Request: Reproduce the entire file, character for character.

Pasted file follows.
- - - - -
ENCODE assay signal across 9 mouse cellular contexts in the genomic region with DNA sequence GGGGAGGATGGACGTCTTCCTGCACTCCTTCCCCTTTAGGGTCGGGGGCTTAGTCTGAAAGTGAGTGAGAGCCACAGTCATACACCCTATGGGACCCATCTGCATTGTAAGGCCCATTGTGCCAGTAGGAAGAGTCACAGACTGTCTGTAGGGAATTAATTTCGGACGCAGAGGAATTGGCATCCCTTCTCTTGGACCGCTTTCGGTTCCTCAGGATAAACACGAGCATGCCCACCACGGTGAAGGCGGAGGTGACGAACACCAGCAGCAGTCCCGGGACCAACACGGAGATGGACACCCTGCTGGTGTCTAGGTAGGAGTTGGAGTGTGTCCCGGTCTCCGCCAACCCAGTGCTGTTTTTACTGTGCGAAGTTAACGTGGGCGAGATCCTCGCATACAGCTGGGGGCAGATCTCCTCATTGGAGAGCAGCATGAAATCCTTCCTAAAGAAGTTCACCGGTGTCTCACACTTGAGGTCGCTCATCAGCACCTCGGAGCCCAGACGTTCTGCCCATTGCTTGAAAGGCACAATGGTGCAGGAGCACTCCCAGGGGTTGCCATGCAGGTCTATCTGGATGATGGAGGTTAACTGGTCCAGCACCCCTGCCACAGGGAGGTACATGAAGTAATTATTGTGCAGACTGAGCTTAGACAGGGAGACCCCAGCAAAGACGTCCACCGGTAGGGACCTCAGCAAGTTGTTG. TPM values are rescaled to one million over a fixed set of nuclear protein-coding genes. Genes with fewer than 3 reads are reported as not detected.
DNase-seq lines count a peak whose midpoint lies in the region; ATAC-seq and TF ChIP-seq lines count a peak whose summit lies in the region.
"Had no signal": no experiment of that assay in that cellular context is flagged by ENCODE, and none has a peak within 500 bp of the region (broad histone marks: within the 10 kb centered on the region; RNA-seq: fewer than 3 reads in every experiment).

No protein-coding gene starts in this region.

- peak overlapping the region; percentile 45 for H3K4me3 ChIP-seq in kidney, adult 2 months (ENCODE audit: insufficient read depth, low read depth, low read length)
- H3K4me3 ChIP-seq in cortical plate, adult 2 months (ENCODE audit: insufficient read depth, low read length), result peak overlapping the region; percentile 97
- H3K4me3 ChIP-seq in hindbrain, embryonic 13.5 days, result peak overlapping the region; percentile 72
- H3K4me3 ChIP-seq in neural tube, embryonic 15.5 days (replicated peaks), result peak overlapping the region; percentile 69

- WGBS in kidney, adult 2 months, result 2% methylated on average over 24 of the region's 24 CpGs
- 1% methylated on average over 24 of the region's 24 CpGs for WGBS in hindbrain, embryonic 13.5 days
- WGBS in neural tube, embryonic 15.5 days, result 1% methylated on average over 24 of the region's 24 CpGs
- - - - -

ENCODE assay signal across 9 mouse cellular contexts in the genomic region with DNA sequence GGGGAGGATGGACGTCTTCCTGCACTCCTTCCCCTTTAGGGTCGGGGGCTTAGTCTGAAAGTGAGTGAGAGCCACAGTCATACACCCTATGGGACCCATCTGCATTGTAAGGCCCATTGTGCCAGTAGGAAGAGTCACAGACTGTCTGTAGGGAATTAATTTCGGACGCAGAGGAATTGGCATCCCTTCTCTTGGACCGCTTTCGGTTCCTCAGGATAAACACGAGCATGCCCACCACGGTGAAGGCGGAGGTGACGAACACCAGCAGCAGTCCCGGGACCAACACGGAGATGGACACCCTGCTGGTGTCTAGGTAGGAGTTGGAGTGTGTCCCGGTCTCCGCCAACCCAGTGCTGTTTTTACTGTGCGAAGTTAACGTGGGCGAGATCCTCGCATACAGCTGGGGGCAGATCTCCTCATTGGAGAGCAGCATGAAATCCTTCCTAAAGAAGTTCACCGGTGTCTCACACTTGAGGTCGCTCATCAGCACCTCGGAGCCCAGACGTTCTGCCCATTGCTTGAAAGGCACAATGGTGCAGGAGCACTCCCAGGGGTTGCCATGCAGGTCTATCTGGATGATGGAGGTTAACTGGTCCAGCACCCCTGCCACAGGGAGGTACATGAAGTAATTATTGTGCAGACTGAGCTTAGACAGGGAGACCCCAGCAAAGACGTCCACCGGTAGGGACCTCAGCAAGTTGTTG. TPM values are rescaled to one million over a fixed set of nuclear protein-coding genes. Genes with fewer than 3 reads are reported as not detected.
DNase-seq lines count a peak whose midpoint lies in the region; ATAC-seq and TF ChIP-seq lines count a peak whose summit lies in the region.
"Had no signal": no experiment of that assay in that cellular context is flagged by ENCODE, and none has a peak within 500 bp of the region (broad histone marks: within the 10 kb centered on the region; RNA-seq: fewer than 3 reads in every experiment).

No protein-coding gene starts in this region.

- peak overlapping the region; percentile 45 for H3K4me3 ChIP-seq in kidney, adult 2 months (ENCODE audit: insufficient read depth, low read depth, low read length)
- H3K4me3 ChIP-seq in cortical plate, adult 2 months (ENCODE audit: insufficient read depth, low read length), result peak overlapping the region; percentile 97
- H3K4me3 ChIP-seq in hindbrain, embryonic 13.5 days, result peak overlapping the region; percentile 72
- H3K4me3 ChIP-seq in neural tube, embryonic 15.5 days (replicated peaks), result peak overlapping the region; percentile 69

- WGBS in kidney, adult 2 months, result 2% methylated on average over 24 of the region's 24 CpGs
- 1% methylated on average over 24 of the region's 24 CpGs for WGBS in hindbrain, embryonic 13.5 days
- WGBS in neural tube, embryonic 15.5 days, result 1% methylated on average over 24 of the region's 24 CpGs